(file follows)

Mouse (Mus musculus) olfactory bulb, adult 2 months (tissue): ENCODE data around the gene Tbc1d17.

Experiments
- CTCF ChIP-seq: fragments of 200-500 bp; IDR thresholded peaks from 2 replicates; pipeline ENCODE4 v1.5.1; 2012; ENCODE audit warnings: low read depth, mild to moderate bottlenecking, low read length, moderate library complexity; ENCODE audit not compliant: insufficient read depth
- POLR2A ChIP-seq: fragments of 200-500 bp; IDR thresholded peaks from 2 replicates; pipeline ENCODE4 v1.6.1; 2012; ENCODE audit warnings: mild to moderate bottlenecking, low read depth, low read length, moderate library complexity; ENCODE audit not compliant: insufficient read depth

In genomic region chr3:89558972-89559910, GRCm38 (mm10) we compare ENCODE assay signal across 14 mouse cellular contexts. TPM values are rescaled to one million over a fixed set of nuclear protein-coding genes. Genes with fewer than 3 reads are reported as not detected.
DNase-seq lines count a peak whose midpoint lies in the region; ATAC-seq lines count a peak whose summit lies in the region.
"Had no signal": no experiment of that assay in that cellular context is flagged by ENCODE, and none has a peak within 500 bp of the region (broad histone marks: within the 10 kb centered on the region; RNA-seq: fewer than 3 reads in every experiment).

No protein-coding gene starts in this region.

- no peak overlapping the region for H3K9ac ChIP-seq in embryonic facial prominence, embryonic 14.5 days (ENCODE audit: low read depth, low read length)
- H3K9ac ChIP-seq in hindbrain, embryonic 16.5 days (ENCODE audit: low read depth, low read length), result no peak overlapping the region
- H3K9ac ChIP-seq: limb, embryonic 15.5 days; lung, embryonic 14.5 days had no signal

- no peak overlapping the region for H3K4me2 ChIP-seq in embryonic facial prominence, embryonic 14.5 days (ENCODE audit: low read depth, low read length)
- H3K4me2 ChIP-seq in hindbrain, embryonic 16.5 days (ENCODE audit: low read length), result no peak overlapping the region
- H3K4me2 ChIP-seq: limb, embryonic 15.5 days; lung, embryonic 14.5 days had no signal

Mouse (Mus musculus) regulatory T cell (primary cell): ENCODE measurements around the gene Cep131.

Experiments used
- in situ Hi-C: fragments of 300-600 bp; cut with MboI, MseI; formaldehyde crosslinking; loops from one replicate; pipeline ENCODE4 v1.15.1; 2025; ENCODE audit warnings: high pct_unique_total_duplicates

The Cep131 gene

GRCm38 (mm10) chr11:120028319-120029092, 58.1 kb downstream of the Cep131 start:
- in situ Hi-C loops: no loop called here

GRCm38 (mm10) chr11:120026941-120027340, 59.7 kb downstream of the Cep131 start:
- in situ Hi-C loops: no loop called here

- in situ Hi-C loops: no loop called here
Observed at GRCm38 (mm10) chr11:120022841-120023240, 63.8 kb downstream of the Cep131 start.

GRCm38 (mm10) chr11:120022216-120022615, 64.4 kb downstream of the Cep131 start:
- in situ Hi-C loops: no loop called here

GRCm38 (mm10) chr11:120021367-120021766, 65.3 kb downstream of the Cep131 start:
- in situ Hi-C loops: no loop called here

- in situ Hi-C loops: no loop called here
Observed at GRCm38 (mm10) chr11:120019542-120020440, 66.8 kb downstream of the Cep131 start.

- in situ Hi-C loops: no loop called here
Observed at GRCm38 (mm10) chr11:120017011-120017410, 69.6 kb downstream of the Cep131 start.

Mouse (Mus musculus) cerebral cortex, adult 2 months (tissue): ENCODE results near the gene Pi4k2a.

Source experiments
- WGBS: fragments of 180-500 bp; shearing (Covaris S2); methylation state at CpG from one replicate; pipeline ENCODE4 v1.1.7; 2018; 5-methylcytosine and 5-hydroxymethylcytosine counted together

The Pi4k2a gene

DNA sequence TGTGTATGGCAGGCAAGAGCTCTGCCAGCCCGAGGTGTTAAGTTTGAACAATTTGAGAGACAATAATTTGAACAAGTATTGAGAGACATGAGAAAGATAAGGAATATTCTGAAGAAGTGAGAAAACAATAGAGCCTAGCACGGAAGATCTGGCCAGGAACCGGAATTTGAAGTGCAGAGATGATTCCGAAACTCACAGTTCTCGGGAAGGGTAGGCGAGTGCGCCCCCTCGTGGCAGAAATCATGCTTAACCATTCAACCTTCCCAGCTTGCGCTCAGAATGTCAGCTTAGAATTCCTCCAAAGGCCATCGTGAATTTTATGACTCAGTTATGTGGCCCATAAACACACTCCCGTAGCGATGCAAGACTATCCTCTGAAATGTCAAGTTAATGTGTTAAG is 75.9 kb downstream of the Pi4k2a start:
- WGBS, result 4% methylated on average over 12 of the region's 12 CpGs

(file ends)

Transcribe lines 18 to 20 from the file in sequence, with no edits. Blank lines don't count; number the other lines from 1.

The Cep131 gene

GRCm38 (mm10) chr11:120028319-120029092, 58.1 kb downstream of the Cep131 start:
- in situ Hi-C loops: no loop called here